Home Cooking Made Easy p124 and p191
heart·y adj. 4. b. Providing abundant nourishment; substantial: a hearty meal.
I think Lorraine may have overstated the case here with her paella. It’s certainly very pleasant, but not exactly abundant in nourishment. Of course, she might have meant the other meaning of hearty – a meal fit for a pirate (“avast, me hearties”) – but this would also be some way off the mark.
It apparently serves 6, but even with a side salad, it was only really enough for 5 of us. It was very nice, and easy to cook, but wasn’t as exciting as I’d hoped.
Lorraine says to cook in two pans – chicken, chorizo, rice, spices and stock go in one and cook for about 30 minutes. I think it actually takes more like 20 minutes for the rice to absorb the stock. Once this is cooked, she says to start on the other pan of spring onions, prawns and peas. But I was pushed for time so did it while the rice was cooking, and I don’t see why you shouldn’t. You then add the prawn mix to the rice mix and voila! Or, to be more authentically Spanish: ya está.
I used white wine in place of sherry, so I might try sherry in future to see what difference it makes. I might also add mussels and more garlic to give more of a wow factor.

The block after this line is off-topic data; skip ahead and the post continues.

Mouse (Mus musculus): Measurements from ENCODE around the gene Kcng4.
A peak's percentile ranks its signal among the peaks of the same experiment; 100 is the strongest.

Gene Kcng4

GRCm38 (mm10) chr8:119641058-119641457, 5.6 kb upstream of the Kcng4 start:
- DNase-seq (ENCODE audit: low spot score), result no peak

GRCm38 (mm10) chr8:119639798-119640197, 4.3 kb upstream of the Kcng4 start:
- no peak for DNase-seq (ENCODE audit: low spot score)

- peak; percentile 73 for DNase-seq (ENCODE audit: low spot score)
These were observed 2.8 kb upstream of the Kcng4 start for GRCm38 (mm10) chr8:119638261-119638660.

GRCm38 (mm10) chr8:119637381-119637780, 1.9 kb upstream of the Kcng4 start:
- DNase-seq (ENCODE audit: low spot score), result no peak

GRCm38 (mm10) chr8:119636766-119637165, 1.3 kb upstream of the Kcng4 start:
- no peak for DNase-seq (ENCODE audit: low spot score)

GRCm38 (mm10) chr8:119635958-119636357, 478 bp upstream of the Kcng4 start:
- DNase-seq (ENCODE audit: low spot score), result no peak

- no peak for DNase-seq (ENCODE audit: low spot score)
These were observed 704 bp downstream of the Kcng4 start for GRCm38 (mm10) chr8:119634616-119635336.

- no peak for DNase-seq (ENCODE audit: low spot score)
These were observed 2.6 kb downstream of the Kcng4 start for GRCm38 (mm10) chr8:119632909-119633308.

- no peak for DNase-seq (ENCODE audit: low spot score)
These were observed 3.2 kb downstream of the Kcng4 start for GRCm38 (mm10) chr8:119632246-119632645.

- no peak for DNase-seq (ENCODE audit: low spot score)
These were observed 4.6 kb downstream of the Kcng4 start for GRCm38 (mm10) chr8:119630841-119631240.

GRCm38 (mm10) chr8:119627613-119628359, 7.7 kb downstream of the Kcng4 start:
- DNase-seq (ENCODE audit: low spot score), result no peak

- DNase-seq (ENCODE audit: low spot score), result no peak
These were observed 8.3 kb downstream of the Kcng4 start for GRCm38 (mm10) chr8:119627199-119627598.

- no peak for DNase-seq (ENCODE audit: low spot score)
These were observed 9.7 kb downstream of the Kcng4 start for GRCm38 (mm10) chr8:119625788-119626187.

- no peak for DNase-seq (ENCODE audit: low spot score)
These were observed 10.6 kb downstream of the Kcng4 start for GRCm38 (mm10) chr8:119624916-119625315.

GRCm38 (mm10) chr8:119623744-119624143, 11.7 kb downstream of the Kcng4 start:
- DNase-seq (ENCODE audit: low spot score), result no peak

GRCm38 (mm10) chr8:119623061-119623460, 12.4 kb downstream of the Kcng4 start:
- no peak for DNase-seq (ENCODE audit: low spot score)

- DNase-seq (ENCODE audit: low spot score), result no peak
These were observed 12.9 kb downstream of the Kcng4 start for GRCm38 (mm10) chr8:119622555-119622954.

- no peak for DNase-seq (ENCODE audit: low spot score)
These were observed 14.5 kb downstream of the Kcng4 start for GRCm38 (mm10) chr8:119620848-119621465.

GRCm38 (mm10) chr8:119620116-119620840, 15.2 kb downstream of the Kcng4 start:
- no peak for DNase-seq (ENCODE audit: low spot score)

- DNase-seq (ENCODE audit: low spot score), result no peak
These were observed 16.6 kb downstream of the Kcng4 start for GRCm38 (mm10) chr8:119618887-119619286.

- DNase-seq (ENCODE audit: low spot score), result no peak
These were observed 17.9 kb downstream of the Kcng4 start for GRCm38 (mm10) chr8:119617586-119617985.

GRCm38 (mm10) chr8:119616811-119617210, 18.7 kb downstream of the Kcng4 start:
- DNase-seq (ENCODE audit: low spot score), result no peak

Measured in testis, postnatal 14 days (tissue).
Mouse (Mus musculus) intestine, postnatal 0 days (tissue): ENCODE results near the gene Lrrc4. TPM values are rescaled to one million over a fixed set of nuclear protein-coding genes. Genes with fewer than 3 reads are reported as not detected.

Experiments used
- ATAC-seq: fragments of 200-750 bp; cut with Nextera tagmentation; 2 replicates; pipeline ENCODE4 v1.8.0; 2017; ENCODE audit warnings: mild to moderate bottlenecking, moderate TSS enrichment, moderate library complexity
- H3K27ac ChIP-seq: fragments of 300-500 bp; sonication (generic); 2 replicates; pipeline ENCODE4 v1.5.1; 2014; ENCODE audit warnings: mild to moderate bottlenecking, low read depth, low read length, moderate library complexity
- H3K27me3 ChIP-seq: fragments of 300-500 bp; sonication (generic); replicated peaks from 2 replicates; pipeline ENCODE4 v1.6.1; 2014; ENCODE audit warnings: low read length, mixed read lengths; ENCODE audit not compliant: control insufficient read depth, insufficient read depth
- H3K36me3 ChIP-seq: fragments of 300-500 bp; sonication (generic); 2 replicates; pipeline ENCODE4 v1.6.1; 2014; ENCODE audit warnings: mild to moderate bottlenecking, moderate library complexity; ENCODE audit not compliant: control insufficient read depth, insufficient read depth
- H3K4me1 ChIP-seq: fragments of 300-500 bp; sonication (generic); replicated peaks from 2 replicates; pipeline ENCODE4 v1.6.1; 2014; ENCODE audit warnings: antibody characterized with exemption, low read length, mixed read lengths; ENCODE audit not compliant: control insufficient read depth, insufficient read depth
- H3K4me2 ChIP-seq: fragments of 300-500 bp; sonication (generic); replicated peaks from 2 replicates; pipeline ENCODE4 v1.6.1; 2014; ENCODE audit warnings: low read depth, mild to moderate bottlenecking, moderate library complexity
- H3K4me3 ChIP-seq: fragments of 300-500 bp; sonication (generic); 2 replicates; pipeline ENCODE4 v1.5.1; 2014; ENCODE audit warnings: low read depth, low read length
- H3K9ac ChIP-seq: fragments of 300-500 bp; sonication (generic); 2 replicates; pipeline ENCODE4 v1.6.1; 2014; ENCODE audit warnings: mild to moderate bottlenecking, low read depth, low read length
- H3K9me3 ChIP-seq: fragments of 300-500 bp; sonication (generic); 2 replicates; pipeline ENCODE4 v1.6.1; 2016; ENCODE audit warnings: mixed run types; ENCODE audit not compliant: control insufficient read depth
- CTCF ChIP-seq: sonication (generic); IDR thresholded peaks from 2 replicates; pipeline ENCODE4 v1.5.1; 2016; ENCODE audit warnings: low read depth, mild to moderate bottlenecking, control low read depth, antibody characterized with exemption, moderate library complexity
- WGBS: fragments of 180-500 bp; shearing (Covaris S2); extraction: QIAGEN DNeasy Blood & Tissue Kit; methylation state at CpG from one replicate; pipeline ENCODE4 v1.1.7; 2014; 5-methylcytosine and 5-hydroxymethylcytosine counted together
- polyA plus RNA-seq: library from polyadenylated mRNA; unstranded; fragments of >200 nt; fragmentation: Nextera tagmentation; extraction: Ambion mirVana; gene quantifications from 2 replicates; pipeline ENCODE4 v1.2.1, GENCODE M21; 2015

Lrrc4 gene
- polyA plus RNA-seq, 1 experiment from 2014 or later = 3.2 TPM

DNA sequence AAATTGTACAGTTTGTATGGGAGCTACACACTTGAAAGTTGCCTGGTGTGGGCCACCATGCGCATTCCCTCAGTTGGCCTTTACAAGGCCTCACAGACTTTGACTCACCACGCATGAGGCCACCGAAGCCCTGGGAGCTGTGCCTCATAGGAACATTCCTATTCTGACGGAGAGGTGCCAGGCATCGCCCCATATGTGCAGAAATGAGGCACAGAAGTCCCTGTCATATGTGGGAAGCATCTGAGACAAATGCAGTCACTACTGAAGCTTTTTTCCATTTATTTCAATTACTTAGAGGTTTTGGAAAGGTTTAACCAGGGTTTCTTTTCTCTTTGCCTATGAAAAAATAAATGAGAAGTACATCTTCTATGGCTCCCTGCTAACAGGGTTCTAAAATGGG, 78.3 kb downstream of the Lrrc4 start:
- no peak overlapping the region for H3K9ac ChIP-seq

On the same day I also made the pecan pie, which was much more interesting! I made the pastry in the food processor which is so easy, I might make pastry all the time now.
You then chill the pastry and roll it out to just under the thickness of a pound coin. So as this article helped me work out, that’s more like a £2 coin, or even better, a commemorative 25p coin, if you happen to have one lurking around the house. I failed to roll mine out thin enough, but I have resolved to try harder next time.
Put the lovely thin pastry into the pie dish, and get it into the edges. Use a small ball of dough to push the pastry, so you don’t put your fingers through it (Top Lorraine Tip!). Then trim the pastry.
Bake it in the oven under a layer of baking parchment and baking beans for about 30 minutes. Delia says you don’t need baking beans, but they are quite fun!
Let the cooked pastry case cool before filling. I did mine the day before.
The filling is melted butter, brown sugar, golden syrup and eggs. It’s quite gloopy and difficult to mix, but a whisk did the trick eventually.
I then sorted the pecans from the packet – reserving whole ones for the topping and folding any broken ones into the mix, with which I then filled the tart. I arranged the whole pecans on top in mathematical fashion. I like to think it’s quite arty, and it makes cutting easy (“I’ll have 3 pecans width please”).
It baked the oven for 40 minutes (longer than Lorraine said). I served it with ice cream. It was lovely and gooey, and not horrendously sweet which was my fear. This is definitely a recipe I’ll be making again.